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Tobacco

C-Store Group Speaks Out Against Proposed Flavored-Tobacco Ban

New York convenience association, retailers express concern over county measure
Photograph courtesy of NYACS

ALBANY, N.Y. — The New York Association of Convenience Stores (NYACS) and several member retailers raised concerns about a proposed ban on flavored-tobacco products in Albany County, New York, according to association officials.

In a press conference held in front of a Stewart’s Shop in Latham, N.Y., on May 28, Jim Calvin, president of NYACS, said the proposal, Local Law E, would ban the retail sales of flavored cigarettes, cigars, chewing tobacco, e-cigarettes and other tobacco products (OTP) if the Albany County Legislature approved the measure.

Calvin said the Stewart’s Shop where he stood was “kitty corner” from an XtraMart c-store in Schenectady County. Under the proposed law, displaced smokers could simply cross the intersection to buy their brand of flavored product, defeating the policy objective and exporting the sales tax out of Albany County, he said.

“Rather than erecting a barrier between Albany County smokers and flavored tobacco, Local Law E would be a slice of Swiss cheese,” Calvin said. “To keep getting menthol cigarettes or cherry pipe tobacco, they would need only travel to any of the five surrounding counties. Or, they could stay home and tap into a vast online market for flavored tobacco and vaping products.”

“My Airport Mobil location is just down the road at Route 7 and Albany Shaker Road, half a mile from the county line,” said Christina King, legislative committee chair for NYACS and owner of two Albany County c-stores. “This ban would chase my tobacco customers across the border. And while they’re over there, they’ll also buy the gas, food, beverages and lottery they used to buy from me. As a result, I lose business, the county loses sales tax, yet smokers still get flavored tobacco. This law would do a lot more harm than good.”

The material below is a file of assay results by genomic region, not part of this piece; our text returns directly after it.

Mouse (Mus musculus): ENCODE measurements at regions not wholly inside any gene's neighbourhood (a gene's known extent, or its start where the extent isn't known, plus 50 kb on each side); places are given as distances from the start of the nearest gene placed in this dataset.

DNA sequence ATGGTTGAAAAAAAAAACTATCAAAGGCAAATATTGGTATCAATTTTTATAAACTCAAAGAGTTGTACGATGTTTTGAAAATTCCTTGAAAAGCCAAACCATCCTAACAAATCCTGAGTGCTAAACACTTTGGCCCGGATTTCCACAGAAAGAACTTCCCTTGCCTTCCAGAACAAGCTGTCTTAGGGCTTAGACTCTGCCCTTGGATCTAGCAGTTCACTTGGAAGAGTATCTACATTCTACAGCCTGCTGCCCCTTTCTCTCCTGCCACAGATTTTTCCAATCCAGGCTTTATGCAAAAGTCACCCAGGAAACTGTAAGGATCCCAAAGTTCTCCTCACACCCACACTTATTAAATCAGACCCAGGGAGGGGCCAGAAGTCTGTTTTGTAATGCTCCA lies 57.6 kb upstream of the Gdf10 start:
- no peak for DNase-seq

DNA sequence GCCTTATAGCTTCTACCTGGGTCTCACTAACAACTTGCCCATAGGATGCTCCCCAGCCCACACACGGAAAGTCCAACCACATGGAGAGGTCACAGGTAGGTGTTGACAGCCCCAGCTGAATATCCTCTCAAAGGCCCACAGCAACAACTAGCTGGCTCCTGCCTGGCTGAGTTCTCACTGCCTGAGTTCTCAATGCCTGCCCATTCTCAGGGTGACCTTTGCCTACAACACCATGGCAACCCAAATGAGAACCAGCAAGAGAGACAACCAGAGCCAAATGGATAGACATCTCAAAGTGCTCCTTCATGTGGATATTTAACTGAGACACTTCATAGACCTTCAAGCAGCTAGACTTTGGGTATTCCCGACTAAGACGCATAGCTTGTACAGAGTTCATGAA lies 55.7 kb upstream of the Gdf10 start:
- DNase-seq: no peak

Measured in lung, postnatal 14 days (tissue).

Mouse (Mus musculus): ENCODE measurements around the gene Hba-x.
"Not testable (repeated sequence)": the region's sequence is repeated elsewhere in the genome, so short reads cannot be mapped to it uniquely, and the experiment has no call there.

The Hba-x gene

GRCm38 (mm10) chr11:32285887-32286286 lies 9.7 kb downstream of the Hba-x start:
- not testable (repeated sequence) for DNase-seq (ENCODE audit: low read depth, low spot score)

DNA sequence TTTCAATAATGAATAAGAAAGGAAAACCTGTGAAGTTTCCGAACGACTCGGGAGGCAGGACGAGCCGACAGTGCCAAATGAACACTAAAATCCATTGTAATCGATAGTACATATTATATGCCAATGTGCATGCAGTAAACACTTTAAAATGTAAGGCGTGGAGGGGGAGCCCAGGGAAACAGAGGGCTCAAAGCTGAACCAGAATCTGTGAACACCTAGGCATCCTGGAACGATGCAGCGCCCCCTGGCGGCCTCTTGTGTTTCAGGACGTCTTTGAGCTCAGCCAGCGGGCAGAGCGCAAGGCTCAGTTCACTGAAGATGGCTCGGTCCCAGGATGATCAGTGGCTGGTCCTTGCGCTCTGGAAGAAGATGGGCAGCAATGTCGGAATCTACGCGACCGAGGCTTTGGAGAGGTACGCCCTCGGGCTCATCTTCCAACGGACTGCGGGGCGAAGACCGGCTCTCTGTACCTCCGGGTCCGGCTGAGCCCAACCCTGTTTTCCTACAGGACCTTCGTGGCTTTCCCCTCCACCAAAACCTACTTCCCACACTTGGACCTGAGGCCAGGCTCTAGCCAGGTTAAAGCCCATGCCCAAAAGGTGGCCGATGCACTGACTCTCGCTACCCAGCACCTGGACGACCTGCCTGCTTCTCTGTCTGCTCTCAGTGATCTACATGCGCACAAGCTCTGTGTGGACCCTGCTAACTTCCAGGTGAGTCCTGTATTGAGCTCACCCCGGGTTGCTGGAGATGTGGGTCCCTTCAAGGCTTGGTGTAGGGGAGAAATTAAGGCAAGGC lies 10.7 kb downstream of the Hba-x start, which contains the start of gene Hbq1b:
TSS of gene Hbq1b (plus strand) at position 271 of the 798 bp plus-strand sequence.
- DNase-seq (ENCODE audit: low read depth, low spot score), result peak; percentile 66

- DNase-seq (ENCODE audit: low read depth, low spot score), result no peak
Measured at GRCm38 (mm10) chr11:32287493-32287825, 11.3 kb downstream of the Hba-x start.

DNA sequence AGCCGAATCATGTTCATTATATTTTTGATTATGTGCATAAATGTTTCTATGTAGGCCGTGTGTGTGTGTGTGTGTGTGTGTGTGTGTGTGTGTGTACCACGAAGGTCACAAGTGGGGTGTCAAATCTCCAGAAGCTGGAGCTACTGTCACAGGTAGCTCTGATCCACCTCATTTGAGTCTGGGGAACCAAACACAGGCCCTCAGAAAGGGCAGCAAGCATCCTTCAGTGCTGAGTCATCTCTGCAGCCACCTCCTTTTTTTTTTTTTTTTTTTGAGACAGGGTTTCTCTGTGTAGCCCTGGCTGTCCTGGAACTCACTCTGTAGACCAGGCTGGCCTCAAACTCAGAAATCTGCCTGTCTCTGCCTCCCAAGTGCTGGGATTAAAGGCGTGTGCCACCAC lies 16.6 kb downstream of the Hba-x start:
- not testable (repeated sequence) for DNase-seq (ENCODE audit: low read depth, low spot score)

Local Law E says that 5% of retailers statewide sold tobacco to minors between 2010 and 2012, Calvin said. But in Albany County, he said that the rate was less than half of a percent.

“The adult smoking population is not a captive audience,” Calvin said. “With easy access to border counties and online vendors, Albany County smokers will have no problem circumventing the proposed flavor ban, needlessly hurting businesses and taxpayers. We urge the Albany County Legislature to rethink the real-world ramifications of Local Law E.”

The proposed tobacco-flavor ban could push business outside Albany County's borders. (Map courtesy of the New York Association of Convenience Stores.)

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